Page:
Psychiatry and Psychology in the Writings of L. Ron Hubbard

Queenmab321

Patron Meritorious
consider the lilies of the field, they toil not neither do they reap yet solomon in all his glory was not so brilliantly arrayed. if the lord care so for the grasses of the field which are nothing, which are here today and tomorrow are cast into the fire how much more will he care for you who are everything?

mud?

say as you will

but sight unseen i'll warrant you for doing better than you say

I can remember my mother observing, without a trace of irony, that the sparrow still hits the ground.

If it turns out that everything and everyone you have ever known, every emotion you have ever felt, however sublime, may be explained in terms of physical phenomena, if they are only extraordinarily complex arrangements of matter, what is it exactly that you believe will have been lost?
 
Last edited:
I can remember my mother observing, without a trace of irony, that the sparrow still hits the ground.

If it turns out that everything and everyone you have ever known, every emotion you have ever felt, however sublime, may be explained in terms of physical phenomena, if they are only extraordinarily complex arrangements of matter, what is it exactly that you believe will have been lost?

the 1967 world series. '75 and '86 as well

more seriously, truth is lost. freedom and dignity are lost. b f skinner's materialist behaviourist tome "beyond freedom and dignity" was on the required reading list in hundreds of universities for years and was a battlewagon in an armada of thought that rambled lethally through my own life. zamyatin, huxley and orwell will prove to be dark prophets; shakespeare will actually be a million monkeys with typewriters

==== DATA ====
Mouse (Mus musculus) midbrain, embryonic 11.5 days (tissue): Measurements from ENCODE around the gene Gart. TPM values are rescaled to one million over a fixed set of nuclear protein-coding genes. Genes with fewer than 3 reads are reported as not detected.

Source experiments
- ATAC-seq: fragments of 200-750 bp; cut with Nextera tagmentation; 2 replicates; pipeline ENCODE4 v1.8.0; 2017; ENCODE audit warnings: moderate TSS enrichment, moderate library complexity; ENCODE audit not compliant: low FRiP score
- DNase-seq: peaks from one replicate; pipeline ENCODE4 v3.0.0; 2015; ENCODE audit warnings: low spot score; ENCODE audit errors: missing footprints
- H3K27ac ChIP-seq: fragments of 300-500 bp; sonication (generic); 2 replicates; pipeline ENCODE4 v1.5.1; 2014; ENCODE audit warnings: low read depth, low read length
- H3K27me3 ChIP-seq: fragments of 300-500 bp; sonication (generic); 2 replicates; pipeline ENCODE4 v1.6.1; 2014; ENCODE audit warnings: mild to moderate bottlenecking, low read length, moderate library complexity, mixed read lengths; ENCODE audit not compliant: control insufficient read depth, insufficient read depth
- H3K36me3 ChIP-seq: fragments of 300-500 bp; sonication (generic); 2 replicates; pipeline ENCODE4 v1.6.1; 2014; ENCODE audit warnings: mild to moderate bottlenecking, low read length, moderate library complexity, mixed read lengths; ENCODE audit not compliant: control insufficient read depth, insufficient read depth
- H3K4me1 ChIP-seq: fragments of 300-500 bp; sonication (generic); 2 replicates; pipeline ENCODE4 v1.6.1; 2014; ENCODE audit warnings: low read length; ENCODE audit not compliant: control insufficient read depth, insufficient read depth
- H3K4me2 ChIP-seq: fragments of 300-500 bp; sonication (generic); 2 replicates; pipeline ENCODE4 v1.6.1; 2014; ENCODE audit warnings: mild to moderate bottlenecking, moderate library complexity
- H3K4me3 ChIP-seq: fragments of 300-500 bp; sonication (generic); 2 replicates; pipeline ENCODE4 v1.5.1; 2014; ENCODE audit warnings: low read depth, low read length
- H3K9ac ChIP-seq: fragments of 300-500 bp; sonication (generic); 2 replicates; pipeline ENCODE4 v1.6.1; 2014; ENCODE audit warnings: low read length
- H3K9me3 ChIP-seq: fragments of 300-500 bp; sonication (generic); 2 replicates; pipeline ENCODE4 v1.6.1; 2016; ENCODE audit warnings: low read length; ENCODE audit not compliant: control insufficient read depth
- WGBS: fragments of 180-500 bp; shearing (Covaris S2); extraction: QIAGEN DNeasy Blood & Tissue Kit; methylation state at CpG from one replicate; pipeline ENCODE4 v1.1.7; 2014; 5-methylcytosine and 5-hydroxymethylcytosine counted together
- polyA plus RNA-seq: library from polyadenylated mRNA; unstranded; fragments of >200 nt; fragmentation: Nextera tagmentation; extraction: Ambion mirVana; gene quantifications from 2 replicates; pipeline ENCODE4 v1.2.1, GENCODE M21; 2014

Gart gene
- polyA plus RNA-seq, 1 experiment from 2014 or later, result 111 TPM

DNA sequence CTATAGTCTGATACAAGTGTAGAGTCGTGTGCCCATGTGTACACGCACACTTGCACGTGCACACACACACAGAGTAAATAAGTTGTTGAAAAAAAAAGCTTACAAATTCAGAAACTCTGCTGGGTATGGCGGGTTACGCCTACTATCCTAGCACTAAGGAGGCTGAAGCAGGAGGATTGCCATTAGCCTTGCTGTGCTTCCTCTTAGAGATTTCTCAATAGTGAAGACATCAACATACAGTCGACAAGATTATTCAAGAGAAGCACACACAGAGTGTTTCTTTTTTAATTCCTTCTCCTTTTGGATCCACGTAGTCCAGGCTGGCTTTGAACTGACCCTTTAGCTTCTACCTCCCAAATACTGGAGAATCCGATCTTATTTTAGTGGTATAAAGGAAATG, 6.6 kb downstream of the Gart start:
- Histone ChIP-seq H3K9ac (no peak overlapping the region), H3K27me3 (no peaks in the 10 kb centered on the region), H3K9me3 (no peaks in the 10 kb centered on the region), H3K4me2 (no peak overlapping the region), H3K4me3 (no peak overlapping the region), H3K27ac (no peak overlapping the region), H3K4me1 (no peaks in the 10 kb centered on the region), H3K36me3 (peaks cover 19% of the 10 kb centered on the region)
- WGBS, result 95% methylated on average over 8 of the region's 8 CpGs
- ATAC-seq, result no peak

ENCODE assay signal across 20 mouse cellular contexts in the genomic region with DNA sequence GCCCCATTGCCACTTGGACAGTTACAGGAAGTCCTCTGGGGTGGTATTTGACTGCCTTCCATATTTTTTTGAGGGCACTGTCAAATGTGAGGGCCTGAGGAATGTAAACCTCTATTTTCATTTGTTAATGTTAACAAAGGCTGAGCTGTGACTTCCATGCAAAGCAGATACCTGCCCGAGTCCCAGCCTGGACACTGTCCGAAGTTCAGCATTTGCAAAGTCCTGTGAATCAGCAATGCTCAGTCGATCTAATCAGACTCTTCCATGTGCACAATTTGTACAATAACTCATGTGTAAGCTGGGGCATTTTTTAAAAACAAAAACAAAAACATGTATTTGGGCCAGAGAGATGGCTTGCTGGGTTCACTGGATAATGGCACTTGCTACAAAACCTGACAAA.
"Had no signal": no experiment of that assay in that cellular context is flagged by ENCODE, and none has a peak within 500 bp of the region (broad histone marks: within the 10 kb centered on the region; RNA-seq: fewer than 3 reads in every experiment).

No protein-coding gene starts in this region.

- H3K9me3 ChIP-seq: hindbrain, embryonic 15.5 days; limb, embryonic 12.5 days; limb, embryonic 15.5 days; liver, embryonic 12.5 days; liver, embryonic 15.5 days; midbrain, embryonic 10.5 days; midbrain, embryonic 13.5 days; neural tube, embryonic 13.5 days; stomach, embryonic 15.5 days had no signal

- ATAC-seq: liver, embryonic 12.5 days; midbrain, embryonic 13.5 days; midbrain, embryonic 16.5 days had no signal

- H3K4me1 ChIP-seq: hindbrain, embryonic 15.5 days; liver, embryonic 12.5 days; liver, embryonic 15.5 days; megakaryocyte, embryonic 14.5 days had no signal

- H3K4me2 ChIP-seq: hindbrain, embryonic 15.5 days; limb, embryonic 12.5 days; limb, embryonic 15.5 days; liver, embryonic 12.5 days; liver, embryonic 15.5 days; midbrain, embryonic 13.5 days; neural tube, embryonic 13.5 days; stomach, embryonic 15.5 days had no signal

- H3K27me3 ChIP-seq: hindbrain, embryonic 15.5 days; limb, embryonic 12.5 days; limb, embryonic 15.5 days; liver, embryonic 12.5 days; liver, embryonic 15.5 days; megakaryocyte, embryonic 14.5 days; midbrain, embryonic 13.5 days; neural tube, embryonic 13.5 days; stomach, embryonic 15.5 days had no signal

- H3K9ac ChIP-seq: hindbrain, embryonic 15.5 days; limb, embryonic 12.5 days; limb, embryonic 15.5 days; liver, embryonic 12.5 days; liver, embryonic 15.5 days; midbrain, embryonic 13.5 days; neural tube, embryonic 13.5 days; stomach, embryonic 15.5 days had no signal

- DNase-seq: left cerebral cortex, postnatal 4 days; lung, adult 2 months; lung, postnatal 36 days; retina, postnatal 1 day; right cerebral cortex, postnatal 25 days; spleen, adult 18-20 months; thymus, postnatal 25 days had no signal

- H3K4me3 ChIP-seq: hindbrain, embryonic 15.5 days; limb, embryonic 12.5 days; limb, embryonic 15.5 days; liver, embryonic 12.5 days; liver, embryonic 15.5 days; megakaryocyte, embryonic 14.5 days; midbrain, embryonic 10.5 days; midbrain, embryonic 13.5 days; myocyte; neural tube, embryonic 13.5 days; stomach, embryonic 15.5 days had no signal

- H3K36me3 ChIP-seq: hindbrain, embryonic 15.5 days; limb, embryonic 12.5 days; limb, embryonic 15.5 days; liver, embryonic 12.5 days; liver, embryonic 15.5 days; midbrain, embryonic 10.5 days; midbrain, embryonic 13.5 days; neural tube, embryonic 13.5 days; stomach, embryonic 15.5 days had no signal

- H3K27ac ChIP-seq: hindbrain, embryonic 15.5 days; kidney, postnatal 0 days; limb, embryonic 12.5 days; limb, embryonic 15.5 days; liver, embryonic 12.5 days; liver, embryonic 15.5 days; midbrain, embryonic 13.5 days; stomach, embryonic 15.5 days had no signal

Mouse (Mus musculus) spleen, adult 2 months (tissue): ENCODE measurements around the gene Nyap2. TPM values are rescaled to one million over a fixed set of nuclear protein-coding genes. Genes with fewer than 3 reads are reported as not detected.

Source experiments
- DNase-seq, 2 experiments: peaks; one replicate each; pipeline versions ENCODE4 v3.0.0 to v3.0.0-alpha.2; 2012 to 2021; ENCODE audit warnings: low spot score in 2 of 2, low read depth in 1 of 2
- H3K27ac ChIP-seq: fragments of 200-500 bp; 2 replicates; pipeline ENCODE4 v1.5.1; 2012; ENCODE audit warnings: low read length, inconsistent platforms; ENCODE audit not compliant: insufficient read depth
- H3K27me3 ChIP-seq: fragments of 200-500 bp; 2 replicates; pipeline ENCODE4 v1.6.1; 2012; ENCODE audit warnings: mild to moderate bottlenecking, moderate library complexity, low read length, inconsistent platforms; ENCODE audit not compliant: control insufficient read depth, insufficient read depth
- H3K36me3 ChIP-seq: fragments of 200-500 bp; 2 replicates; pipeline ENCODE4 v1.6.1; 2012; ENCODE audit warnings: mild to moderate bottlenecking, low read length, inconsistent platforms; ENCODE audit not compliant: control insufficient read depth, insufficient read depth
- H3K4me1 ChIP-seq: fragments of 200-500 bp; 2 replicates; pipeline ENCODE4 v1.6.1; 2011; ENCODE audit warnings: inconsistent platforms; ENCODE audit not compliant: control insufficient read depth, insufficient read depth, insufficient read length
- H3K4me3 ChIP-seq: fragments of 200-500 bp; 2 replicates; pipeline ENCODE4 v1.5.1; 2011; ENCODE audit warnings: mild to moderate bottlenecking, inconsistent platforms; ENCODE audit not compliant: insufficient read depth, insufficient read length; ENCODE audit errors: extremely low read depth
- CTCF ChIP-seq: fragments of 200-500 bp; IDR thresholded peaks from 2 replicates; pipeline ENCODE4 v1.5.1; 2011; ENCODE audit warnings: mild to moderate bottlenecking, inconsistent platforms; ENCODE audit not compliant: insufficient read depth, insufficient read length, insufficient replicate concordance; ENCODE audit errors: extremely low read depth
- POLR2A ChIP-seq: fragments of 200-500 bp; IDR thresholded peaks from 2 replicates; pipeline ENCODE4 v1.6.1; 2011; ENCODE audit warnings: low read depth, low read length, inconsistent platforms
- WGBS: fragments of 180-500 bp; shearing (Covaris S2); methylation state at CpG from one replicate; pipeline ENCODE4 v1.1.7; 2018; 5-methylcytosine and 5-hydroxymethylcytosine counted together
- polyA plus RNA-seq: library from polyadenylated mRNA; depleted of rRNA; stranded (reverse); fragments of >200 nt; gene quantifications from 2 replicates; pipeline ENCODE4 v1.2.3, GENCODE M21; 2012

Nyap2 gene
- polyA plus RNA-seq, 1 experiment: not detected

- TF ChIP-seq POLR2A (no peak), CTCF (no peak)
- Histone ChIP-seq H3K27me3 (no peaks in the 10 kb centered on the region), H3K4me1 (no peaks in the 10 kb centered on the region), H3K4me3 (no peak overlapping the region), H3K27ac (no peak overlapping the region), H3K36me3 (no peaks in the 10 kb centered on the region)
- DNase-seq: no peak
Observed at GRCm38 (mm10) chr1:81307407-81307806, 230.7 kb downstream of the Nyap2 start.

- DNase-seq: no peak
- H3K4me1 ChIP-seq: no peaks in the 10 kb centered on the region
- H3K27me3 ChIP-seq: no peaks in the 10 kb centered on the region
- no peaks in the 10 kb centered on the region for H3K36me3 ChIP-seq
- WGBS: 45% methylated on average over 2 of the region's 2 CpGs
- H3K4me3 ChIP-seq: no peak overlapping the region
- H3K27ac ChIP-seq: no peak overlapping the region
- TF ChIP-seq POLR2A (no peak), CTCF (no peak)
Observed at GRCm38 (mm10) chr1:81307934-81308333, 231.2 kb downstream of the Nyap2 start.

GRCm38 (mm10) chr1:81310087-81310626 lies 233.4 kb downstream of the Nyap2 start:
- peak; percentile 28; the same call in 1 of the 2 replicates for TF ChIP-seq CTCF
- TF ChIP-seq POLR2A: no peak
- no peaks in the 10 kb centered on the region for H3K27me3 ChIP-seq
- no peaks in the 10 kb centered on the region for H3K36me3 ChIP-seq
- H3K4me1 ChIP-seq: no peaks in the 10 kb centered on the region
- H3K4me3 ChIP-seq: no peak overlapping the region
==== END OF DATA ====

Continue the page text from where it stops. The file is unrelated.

Queenmab321

Patron Meritorious
the 1967 world series. '75 and '86 as well

more seriously, truth is lost. freedom and dignity are lost. b f skinner's materialist behaviourist tome "beyond freedom and dignity" was on the required reading list in hundreds of universities for years and was a battlewagon in an armada of thought that rambled lethally through my own life. zamyatin, huxley and orwell will prove to be dark prophets; shakespeare will actually be a million monkeys with typewriters

“If they do not understand that we are bringing them a mathematically faultless happiness, our duty will be to compel them to be happier. But before we take up weapons, we shall try the word."

I'm afraid reducing the material world to Skinner is about as misguided as reducing the spiritual world to Hubbard. Both fall in the ditch. But, to his credit, I believe Skinner probably meant well. Walden II is like Brave New World without the dread.

Please do read this as soon as possible:
http://www.chomsky.info/articles/19711230.htm

Also, if you haven't read Chesterton, you should. I think you'd like him. Here's an excerpt from Orthodoxy, c. 1908. This passage has been bumping around in my head lately in relation to Hubbard and his infernal "tech." Why that is should become apparent pretty quickly. (It's public domain now, so everybody calm the fuck down!):

If a man says (for instance) that men have a conspiracy against him, you cannot dispute it except by saying that all the men deny that they are conspirators; which is exactly what conspirators would do. His explanation covers the facts as much as yours. Or if a man says that he is the rightful King of England, it is no complete answer to say that the existing authorities call him mad; for if he were King of England that might be the wisest thing for the existing authorities to do. Or if a man says that he is Jesus Christ, it is no answer to tell him that the world denies his divinity; for the world denied Christ's.